The Stranger in the Mirror in Bleak House

Nurse and Patient, Bleak HouseAs I was reading Charles Dickens’s Bleak House, I was interested to find a description of an illness that most likely was smallpox. The incident involves Esther Summerson, the self-sacrificing heroine. At one point in the book, she performs the kind of act of charity we so often read about in novels from the era – a kind woman ministering to the poor and ill. She walks into a house to which her maid has brought her and notices an unpleasant fact.  “The place … had an unhealthy and a very peculiar smell.” Dickens’s mention of the smell immediately brought to smallpox to my mind. Indeed, ,any reminiscences of smallpox mention the characteristic smell of the disease. In “The Demon in the Freezer,” Richard Preston quotes D.A. Henderson, director of the WHO’s Smallpox Eradication Programme: “My God, they talk about the odor of smallpox. It is an odd smell, not like anything else…It’s a sickly odor, like rotting flesh, but it’s not decay, because the skin remains sealed and the pus isn’t leaking out….That smell is one of the mysteries of smallpox. No one knows what it is. ” A boy in the house is feverish, and Esther and the maid tend to him.

Within a few days, Esther’s maid Charley becomes ill, and Esther locks the two of them in her quarters to tend to her illness. Though Dickens does not name the disease, he seems to describe smallpox:

And thus poor Charley sickened and grew worse, and fell into heavy danger of death, and lay severely ill for many a long round of day and night. …I was very sorrowful to think that Charley’s pretty looks would change and be disfigured, even if she recovered—she was such a child with her dimpled face—but that thought was, for the greater part, lost in her greater peril….And Charley did not die. She flutteringly and slowly turned the dangerous point, after long lingering there, and then began to mend. The hope that never had been given, from the first, of Charley being in outward appearance Charley any more soon began to be encouraged; and even that prospered, and I saw her growing into her old childish likeness again.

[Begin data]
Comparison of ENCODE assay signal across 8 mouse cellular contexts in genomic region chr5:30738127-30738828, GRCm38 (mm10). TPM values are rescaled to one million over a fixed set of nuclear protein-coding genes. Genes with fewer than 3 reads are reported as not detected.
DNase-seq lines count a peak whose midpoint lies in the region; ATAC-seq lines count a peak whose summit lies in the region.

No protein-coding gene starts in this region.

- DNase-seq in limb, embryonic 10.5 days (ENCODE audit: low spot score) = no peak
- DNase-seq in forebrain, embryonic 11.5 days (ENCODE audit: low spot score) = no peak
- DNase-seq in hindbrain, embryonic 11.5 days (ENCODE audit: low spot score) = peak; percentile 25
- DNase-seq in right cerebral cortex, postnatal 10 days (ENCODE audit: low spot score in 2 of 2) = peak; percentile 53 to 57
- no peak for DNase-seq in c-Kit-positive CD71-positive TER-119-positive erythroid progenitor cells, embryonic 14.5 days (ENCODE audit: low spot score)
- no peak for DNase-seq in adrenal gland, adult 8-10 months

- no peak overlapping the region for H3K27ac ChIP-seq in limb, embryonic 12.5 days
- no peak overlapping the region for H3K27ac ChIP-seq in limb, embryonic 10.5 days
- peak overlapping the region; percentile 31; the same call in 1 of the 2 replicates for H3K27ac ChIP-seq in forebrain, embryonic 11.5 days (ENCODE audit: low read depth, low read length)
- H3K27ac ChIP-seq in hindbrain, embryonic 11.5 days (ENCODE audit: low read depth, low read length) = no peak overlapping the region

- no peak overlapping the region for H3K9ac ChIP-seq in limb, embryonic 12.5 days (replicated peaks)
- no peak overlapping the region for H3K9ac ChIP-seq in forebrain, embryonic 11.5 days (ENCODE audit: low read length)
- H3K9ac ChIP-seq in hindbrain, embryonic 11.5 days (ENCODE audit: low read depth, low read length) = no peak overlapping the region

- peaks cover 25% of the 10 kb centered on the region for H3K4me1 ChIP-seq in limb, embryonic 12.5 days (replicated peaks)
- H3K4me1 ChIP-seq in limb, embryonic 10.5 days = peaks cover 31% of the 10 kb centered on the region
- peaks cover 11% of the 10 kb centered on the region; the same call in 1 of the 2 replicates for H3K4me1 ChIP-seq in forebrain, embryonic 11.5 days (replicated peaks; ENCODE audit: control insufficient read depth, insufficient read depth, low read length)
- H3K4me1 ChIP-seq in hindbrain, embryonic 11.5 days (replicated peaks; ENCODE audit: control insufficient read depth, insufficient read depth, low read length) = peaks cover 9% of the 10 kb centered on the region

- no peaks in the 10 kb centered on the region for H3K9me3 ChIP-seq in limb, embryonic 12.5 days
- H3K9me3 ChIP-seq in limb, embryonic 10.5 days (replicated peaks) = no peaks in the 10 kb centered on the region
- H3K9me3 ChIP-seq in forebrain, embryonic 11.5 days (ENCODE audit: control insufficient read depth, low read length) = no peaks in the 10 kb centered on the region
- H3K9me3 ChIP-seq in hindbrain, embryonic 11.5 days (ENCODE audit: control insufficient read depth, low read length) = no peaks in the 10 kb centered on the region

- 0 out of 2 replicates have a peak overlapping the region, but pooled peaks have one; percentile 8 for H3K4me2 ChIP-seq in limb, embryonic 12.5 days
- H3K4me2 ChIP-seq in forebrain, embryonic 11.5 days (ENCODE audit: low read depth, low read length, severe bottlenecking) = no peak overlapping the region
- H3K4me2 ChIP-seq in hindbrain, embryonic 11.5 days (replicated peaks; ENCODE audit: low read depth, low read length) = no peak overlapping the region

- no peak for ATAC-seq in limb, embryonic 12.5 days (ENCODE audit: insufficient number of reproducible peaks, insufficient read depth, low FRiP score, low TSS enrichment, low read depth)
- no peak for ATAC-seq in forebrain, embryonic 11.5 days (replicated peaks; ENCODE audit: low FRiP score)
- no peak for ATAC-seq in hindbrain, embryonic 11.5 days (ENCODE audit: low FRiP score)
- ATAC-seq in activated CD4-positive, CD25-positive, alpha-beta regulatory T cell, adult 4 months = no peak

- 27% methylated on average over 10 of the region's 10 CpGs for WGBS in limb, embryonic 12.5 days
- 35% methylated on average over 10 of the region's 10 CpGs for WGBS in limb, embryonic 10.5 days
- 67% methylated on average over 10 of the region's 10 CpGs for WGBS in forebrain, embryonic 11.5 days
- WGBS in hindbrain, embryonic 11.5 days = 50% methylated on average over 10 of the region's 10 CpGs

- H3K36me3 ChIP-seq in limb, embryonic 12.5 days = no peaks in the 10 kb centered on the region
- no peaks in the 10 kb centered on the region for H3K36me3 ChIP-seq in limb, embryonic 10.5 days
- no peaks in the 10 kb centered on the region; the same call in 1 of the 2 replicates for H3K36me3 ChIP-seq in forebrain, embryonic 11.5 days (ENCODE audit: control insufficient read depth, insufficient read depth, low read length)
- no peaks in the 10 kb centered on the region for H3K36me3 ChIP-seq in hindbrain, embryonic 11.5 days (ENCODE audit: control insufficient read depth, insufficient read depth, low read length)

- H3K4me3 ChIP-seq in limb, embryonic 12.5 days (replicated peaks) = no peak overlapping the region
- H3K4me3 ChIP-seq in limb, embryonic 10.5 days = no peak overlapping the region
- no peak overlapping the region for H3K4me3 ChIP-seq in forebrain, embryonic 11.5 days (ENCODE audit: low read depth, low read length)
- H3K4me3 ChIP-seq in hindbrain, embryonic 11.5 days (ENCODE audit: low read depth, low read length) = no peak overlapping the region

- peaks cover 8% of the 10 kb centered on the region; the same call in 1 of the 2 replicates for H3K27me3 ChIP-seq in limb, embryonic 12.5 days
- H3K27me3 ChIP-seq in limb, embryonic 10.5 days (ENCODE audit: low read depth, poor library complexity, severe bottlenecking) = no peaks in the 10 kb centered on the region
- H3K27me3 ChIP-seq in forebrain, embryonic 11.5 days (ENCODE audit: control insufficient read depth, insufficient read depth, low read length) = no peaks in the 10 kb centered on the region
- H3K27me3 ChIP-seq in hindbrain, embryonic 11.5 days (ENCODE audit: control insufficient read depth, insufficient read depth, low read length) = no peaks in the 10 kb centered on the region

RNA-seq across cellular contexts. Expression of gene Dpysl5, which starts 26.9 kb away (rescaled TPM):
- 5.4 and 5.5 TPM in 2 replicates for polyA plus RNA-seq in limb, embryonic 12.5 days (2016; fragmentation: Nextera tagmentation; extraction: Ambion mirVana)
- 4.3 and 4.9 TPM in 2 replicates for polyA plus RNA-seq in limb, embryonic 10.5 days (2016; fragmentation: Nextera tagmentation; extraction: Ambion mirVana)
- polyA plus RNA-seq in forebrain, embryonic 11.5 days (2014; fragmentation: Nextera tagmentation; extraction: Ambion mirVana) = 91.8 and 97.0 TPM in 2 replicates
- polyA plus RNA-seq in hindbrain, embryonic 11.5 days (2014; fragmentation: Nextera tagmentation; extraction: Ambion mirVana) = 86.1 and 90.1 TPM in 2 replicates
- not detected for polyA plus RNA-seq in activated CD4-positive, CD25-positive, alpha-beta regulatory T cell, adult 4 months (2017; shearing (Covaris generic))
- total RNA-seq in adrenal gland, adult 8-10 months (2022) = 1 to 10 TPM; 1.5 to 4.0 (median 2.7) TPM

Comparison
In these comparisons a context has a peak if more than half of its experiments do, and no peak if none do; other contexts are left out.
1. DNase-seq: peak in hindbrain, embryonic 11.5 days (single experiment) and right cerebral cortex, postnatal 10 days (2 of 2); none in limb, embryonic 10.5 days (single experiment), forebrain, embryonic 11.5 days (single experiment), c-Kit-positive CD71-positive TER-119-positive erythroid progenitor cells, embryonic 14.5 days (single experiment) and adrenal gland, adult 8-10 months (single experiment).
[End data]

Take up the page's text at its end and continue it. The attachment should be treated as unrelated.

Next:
As Charley recuperates, Esther becomes ill herself. Soon she finds it difficult to speak (smallpox pustules would frequently, and painfully, line the mouth and throat). She is blind for a time, and for several weeks is confined to bed.

After a long recovery, during which she notices that the looking glass has been removed from her room, she finally looks at herself in a mirror.

My hair had not been cut off, though it had been in danger more than once. …[I] stood for a moment looking through such a veil of my own hair that I could see nothing else. Then I put my hair aside and looked at the reflection in the mirror, encouraged by seeing how placidly it looked at me. I was very much changed—oh, very, very much. At first my face was so strange to me that I think I should have put my hands before it and started back but for the encouragement I have mentioned. Very soon it became more familiar, and then I knew the extent of the alteration in it better than I had done at first. It was not like what I had expected, but I had expected nothing definite, and I dare say anything definite would have surprised me.

I had never been a beauty and had never thought myself one, but I had been very different from this. It was all gone now.

Esther’s scarring is not surprising. In the smallpox chapter of Plotkin’s Vaccines, the authors write that 65% to 80% of people who recovered from smallpox infection had scarring for life. Lady Mary Wortley Montagu, who brought smallpox variolation from Turkey to England, was so scarred from smallpox that she wore a veil or heavy makeup to cover the traces (Carrell, The Speckled Monster, 2004).

Though Dickens does not refer to smallpox vaccination in Bleak House, he was a strong supporter of the practice. In an essay in the June 30, 1860, edition of All the Year Round, he advocated for mandatory vaccination and displayed a sophisticated understanding of smallpox history and vaccine production. He noted that in 1853, legislation mandated that all infants in England be vaccinated, with punishment in the form of a fine. At first, he wrote, people complied with the law. But seeing that no one enforced the law nor collected the penalty, they began to ignore it. He concluded his long essay with “Our present wants, therefore, are but two: firstly, some measure for the renewal of the vaccine matter: secondly, a system of compulsory vaccination that will include provision for the actual enforcement of its penalties.”

I’m curious about why Dickens wouldn’t explicitly use the term smallpox—was the disease so freighted with negative associations that the reader would lose sympathy for Esther? Or might he have chosen to avoid the term to keep the focus on Esther, rather than the disease? Or, because the chapter is narrated by Esther, perhaps Dickens is indicating that Esther would be too ladylike, or too afraid, or too appalled to utter the word smallpox. If you’re a Dickens lover, and won’t yell at me for trying to make a literary diagnosis, please chime in!